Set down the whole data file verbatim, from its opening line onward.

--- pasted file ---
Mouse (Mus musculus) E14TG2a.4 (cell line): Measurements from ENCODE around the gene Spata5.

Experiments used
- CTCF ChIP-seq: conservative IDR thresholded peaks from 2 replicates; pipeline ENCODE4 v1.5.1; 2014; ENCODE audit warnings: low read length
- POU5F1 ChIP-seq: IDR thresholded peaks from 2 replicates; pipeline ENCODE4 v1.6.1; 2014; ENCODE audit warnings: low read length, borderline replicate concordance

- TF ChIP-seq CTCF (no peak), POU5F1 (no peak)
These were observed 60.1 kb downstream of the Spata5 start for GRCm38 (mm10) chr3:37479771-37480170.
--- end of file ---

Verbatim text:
Mouse (Mus musculus) E14TG2a.4 (cell line): Measurements from ENCODE around the gene Spata5.

Experiments used
- CTCF ChIP-seq: conservative IDR thresholded peaks from 2 replicates; pipeline ENCODE4 v1.5.1; 2014; ENCODE audit warnings: low read length
- POU5F1 ChIP-seq: IDR thresholded peaks from 2 replicates; pipeline ENCODE4 v1.6.1; 2014; ENCODE audit warnings: low read length, borderline replicate concordance

- TF ChIP-seq CTCF (no peak), POU5F1 (no peak)
These were observed 60.1 kb downstream of the Spata5 start for GRCm38 (mm10) chr3:37479771-37480170.